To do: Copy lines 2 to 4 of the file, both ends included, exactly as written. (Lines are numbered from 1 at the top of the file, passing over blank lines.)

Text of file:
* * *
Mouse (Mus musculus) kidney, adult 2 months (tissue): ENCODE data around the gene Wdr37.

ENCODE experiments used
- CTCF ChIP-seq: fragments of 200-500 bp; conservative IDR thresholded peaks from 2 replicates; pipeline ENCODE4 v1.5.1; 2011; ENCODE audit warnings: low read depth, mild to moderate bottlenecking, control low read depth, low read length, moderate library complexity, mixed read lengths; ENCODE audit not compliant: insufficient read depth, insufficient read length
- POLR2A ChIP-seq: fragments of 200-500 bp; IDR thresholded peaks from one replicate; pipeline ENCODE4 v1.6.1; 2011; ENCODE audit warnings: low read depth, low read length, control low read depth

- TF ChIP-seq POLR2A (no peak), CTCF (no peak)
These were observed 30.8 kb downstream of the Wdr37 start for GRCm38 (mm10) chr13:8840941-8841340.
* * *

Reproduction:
ENCODE experiments used
- CTCF ChIP-seq: fragments of 200-500 bp; conservative IDR thresholded peaks from 2 replicates; pipeline ENCODE4 v1.5.1; 2011; ENCODE audit warnings: low read depth, mild to moderate bottlenecking, control low read depth, low read length, moderate library complexity, mixed read lengths; ENCODE audit not compliant: insufficient read depth, insufficient read length
- POLR2A ChIP-seq: fragments of 200-500 bp; IDR thresholded peaks from one replicate; pipeline ENCODE4 v1.6.1; 2011; ENCODE audit warnings: low read depth, low read length, control low read depth